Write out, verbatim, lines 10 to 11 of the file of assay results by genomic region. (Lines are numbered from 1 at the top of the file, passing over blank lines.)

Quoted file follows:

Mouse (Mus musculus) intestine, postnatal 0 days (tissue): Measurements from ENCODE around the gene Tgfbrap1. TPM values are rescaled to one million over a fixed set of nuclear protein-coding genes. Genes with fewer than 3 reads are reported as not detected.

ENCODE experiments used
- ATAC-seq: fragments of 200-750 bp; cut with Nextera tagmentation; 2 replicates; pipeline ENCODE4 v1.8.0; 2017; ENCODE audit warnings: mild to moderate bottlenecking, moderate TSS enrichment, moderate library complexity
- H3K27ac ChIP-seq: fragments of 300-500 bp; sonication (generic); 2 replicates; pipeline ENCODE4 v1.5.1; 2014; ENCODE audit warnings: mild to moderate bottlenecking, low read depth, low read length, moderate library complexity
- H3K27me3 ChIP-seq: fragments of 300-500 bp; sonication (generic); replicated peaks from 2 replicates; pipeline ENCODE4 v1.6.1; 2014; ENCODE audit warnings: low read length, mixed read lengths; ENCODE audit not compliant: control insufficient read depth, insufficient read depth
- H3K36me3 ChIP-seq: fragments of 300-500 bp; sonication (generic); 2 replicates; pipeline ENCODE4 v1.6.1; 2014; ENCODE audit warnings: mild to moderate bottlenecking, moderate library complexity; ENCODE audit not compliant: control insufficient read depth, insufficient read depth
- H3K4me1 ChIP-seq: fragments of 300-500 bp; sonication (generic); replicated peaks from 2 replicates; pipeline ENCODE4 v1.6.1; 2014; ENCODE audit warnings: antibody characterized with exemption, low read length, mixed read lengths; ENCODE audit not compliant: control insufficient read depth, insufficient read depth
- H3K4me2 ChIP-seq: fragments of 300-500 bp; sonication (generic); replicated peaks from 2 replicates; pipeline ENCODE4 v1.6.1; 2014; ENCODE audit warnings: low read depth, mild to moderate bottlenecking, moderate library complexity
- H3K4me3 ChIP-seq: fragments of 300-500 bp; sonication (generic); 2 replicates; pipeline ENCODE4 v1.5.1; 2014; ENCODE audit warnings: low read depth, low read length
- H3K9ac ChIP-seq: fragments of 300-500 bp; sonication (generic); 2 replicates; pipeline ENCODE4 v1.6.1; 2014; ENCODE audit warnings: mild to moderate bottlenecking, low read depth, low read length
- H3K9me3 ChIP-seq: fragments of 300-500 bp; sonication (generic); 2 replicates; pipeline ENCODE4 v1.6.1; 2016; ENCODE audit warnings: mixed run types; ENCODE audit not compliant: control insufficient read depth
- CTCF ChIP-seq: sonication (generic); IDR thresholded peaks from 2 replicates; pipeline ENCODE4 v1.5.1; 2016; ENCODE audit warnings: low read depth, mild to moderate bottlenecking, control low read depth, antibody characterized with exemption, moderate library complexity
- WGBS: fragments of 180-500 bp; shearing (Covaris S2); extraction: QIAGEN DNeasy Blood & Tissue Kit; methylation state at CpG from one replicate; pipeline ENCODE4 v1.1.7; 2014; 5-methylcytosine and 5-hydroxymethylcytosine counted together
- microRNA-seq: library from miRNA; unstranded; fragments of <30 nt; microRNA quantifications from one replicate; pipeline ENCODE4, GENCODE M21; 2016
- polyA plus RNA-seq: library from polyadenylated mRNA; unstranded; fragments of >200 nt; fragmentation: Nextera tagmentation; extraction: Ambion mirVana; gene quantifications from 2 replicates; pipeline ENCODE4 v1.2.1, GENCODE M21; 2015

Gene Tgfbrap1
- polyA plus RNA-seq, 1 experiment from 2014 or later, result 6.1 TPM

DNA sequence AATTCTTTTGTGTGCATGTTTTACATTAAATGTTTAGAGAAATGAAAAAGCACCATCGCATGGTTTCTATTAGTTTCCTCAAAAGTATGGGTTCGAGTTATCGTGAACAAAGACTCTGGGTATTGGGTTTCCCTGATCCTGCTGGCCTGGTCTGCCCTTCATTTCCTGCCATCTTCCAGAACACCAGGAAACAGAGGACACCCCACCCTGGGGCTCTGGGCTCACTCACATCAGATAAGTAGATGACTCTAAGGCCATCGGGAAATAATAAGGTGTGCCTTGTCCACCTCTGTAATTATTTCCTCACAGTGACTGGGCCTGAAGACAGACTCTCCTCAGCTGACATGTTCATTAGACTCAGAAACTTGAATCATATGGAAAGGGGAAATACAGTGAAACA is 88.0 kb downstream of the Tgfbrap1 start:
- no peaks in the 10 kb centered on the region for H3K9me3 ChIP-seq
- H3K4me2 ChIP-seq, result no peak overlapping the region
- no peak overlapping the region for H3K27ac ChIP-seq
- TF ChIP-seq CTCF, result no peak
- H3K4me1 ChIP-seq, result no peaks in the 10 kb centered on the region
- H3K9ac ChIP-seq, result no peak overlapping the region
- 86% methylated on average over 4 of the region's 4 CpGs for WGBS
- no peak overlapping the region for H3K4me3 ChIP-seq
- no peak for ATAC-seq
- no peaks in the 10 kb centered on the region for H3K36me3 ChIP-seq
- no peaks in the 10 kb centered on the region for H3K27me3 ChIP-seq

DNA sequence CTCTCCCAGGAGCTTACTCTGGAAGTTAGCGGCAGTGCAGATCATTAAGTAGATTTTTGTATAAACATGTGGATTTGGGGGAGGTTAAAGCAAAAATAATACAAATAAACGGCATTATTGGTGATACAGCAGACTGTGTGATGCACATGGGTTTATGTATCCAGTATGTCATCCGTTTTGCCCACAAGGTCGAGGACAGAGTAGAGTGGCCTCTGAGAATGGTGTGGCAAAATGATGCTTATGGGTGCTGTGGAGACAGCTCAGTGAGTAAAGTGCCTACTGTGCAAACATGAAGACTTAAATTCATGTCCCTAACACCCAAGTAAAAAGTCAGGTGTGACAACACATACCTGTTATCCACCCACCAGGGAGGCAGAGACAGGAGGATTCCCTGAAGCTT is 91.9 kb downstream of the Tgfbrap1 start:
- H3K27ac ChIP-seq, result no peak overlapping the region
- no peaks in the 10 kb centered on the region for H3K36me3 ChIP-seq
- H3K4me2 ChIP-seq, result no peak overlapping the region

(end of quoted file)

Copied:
- H3K9ac ChIP-seq: fragments of 300-500 bp; sonication (generic); 2 replicates; pipeline ENCODE4 v1.6.1; 2014; ENCODE audit warnings: mild to moderate bottlenecking, low read depth, low read length
- H3K9me3 ChIP-seq: fragments of 300-500 bp; sonication (generic); 2 replicates; pipeline ENCODE4 v1.6.1; 2016; ENCODE audit warnings: mixed run types; ENCODE audit not compliant: control insufficient read depth